After the auction of telecom spectrum, the government has now put coal mines on the block. However, prospective bidders said that they were not enthused after the recent cancellation of 31 blocks, which have generated adverse investor sentiments.
The government had to discard the first-come-first serve basis for auctioning 2G airwaves and had to auction afresh after the Supreme Court ordered in 2012 the cancellation of 122 licences issued in 2008.
In the first-ever auction of mines, the coal ministry has invited bids for three blocks — Jhirki and Jhirki West coking coal blocks in Jharkhand (with reserves of 267.91 MT), which have been put on the block for the steel companies; Andal Babuisol at Raniganj coalfields in West Bengal (with reserves of 103.84 MT) for sponge iron units and Tokisud-II mine (127.692 MT) in Jharkhand’s South Karanpura coalfields for cement manufacturing firms.
The move to auction coal blocks had begun gathering momentum after the Comptroller and Auditor General (CAG) had drilled holes in 2012 on the coal ministry’s allocation of captive blocks to private companies, which the auditor said had bled the exchequer by Rs 1.86 lakh crore. The CBI is currently investigating the alleged irregularities and criminal conspiracy in allocation of mines since 1993 and has filed 14 FIRs so far.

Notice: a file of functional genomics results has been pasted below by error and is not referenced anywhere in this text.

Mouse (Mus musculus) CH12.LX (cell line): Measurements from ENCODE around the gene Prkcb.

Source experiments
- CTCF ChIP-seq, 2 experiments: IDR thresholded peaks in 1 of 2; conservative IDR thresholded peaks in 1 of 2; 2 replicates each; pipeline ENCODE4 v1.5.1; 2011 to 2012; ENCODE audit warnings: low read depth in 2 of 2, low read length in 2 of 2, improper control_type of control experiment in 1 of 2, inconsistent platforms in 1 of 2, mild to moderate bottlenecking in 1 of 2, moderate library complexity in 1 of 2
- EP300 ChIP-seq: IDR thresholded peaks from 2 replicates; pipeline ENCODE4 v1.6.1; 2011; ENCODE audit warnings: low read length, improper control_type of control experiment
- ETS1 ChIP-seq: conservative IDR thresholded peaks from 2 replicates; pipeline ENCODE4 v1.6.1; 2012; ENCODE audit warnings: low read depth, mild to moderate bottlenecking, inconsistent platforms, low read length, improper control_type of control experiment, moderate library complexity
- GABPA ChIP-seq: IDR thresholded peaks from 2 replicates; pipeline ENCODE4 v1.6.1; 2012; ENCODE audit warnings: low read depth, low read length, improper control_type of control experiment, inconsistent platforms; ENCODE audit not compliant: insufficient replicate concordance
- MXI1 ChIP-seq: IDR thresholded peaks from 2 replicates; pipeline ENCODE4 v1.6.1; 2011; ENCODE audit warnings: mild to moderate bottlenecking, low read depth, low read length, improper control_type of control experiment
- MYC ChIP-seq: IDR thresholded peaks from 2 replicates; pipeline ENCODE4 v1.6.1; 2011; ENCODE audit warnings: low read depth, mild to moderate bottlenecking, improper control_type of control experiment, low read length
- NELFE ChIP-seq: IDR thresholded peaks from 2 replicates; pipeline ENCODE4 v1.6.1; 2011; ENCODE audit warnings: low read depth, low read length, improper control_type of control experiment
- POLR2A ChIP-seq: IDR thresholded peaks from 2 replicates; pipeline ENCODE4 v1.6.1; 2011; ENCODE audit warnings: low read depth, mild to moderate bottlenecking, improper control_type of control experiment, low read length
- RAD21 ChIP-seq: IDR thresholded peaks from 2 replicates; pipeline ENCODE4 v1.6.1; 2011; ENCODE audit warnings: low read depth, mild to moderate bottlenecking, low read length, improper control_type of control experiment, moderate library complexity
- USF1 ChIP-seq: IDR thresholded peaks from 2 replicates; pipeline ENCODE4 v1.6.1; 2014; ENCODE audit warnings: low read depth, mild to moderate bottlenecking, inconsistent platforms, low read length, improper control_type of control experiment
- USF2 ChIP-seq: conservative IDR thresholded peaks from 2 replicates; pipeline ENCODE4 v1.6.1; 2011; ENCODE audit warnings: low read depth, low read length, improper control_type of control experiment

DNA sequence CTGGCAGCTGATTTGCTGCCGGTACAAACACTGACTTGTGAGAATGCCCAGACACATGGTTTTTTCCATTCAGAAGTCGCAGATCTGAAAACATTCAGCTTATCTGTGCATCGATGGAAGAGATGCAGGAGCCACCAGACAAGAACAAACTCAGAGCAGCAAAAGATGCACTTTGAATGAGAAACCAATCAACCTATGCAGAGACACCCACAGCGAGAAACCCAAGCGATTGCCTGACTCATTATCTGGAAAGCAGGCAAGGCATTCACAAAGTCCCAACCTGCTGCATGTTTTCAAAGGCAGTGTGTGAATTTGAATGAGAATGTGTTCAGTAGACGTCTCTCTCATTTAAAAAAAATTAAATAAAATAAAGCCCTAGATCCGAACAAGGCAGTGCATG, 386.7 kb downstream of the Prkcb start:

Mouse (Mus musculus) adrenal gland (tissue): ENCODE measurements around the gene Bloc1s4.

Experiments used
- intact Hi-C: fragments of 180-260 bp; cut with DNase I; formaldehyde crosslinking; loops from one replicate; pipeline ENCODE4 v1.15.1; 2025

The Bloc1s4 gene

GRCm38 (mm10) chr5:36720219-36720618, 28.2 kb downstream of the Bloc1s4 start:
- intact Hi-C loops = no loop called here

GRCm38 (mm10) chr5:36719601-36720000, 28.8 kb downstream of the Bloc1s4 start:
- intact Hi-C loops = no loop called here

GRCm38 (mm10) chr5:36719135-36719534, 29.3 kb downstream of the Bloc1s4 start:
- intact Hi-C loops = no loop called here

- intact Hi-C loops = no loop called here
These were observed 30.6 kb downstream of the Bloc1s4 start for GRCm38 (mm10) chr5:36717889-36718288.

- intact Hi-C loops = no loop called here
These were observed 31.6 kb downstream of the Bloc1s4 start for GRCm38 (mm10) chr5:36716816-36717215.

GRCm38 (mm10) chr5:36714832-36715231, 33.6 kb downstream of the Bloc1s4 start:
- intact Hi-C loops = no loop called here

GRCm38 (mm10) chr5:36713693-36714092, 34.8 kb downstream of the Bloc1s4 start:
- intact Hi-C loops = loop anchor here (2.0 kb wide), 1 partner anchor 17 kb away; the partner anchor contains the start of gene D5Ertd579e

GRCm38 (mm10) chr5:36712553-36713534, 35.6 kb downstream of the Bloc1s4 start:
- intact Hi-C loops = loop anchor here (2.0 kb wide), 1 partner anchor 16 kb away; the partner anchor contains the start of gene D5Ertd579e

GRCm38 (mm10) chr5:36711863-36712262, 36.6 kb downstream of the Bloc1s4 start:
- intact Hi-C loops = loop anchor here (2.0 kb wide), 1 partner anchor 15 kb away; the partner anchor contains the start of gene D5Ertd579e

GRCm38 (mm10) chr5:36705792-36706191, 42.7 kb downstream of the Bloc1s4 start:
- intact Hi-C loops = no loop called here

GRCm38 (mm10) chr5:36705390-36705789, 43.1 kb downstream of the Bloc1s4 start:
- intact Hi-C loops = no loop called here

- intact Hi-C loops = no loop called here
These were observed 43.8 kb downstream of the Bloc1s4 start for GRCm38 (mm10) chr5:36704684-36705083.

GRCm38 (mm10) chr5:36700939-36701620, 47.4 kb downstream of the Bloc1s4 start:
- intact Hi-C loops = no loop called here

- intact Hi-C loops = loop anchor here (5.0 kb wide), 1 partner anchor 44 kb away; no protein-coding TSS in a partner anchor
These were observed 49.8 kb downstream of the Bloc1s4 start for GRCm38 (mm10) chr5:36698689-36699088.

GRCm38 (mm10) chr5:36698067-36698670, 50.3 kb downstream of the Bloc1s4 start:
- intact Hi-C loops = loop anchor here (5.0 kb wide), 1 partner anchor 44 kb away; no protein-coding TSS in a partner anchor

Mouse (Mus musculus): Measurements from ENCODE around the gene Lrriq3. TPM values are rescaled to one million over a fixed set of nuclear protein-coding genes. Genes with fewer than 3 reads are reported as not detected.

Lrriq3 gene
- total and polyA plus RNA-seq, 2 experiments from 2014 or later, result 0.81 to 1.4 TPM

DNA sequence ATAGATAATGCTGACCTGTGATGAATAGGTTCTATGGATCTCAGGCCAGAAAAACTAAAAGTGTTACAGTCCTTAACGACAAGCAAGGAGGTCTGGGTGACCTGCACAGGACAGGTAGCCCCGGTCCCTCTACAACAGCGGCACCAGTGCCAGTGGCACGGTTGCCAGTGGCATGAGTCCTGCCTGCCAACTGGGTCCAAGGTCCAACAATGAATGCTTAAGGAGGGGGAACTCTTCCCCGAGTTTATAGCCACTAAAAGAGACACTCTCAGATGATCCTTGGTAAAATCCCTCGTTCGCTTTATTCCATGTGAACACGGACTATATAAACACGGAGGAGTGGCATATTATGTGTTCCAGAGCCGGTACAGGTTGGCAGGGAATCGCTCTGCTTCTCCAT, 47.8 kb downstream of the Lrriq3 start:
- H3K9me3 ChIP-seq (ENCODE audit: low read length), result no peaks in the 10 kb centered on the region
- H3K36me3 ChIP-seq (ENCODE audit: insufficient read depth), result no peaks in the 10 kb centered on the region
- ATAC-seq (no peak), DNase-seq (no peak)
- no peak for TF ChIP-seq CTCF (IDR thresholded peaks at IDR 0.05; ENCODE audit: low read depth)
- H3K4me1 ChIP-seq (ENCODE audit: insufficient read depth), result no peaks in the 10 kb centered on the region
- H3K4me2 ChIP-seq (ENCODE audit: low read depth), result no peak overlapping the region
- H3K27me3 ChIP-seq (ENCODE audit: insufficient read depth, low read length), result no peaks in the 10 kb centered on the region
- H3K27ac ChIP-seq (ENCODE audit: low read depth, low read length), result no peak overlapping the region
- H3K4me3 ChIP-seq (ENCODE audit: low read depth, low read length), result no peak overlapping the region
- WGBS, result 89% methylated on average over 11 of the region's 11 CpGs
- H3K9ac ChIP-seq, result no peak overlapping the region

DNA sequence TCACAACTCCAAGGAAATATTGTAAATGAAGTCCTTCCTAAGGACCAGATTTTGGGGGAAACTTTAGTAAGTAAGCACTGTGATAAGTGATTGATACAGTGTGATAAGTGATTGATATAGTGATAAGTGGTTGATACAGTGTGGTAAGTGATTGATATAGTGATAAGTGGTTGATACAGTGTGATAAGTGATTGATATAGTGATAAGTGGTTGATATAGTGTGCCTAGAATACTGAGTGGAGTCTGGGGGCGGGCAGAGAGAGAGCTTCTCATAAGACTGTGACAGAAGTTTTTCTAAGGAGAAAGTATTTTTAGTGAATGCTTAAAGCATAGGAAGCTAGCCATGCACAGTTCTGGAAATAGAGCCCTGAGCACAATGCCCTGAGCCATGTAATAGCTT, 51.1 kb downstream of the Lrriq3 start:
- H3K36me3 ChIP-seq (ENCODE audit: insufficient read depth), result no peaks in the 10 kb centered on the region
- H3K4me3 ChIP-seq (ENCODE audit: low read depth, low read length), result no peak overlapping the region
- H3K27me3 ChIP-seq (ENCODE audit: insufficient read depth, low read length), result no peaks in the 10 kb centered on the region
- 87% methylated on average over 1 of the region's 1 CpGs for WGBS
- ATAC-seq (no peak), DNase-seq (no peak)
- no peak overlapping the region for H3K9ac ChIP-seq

Senior officials of power and steel companies were, however, not enthused by the move. “The recent spate of de-allocation of coal blocks has created an environment where the investor sentiment has been hit. Even if we bid for the blocks, where is the guarantee that we would get statutory clearances seamlessly? There is a distinct possibility that if we fail to develop the blocks then we lose the block along with the bidded money,” said Chanakya Chaudhary, director, Tata Group.
Ashok Khurana, director general of the Association of Power Producers (APP) said that the recent cancellation of 31 out of 60 blocks is bound to increase the demand-supply gap for coal. “The cancellations would only accentuate the demand-supply mismatch, which is currently around 150 MT.” However, given the paucity of the fuel, the power companies can respond to the auction offer, he said. A top government official cautioned that big players can cartelise to lap up the blocks, thereby marginalising medium and smaller players.
While auctioning is expected to eliminate favouritism in allotments, improve domestic coal output, and decrease electricity generation costs, it has to be seen weather the move helps in containing the burgeoning power prices.